Why We Need Diverse Books

Imagine a triangle.

That's a right triangle. I didn't tell you to imagine a right triangle. I told you to imagine a triangle in general. 

That's isosceles. You have to try again. We're not after particular angles or sides here. Try to be blind to those. Only see triangles as they are beyond these differences.

  You being deliberately obtuse? 

Now, if this were just satire of the real world instead of open criticism and I were writing for The Big City Review of Triangle Depictions I'd probably tell you, "Finally, ecce triangulus! This here is the naked triangle condition that shines through in every triangle ever drawn!"

But this here is just an equilateral triangle. It's not The Triangle, because well, there's no such thing. You cannot imagine an abstract triangle. You'll always imagine a particular one, be it isosceles or scalene. And when you draw a triangle, you'll draw a particular one and everything you want to show about triangles in general will have to be done through that particular shape. There's no escaping these differences. Representation - in your mind or on paper - is by definition of particulars. Keeping to equilateral triangles your whole life won't change that fact. It won't bring you closer to the ideal triangle. It will, if anything, distort and narrow your idea of what a triangle must be.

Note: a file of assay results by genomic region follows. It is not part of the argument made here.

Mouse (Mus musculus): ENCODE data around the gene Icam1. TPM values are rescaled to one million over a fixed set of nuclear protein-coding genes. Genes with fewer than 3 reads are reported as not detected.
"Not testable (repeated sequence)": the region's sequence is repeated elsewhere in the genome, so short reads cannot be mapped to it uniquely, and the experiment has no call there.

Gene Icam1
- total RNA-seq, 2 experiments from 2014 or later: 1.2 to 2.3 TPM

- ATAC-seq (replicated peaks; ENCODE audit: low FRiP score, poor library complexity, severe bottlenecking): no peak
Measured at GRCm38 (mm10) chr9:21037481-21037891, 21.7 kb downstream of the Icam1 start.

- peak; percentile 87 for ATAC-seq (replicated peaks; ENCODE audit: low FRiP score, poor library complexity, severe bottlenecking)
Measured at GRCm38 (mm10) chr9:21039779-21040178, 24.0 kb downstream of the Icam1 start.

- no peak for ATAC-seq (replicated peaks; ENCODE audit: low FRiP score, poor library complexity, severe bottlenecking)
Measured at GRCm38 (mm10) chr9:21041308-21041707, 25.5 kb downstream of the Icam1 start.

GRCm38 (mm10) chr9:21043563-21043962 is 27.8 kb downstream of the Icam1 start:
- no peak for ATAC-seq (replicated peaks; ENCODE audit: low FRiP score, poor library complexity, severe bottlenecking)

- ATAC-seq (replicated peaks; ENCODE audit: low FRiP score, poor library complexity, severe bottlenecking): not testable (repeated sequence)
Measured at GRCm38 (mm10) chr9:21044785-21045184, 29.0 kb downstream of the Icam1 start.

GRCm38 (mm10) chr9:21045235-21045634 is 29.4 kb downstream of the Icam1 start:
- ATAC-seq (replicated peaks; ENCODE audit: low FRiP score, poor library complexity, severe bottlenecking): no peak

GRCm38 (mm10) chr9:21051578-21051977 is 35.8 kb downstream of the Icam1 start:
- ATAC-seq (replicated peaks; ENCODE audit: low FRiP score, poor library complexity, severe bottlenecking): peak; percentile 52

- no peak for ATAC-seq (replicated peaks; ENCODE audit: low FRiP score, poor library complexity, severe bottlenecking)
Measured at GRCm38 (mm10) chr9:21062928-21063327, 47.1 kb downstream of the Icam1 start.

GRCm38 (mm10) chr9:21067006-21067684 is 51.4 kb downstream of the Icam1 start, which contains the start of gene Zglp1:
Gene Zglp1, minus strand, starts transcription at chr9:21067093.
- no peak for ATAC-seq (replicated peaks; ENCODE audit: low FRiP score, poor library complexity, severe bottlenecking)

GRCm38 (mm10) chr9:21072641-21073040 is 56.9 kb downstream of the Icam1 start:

And if your mind cannot do more than this for 3 sticks put together, why would you think it can do it for a concept as complex as "human being"?

1 comment:

  1. This is SO, SO good! I love that you adore philosophy as much as I do, Claudia. Tweeting this right now so that people can test themselves!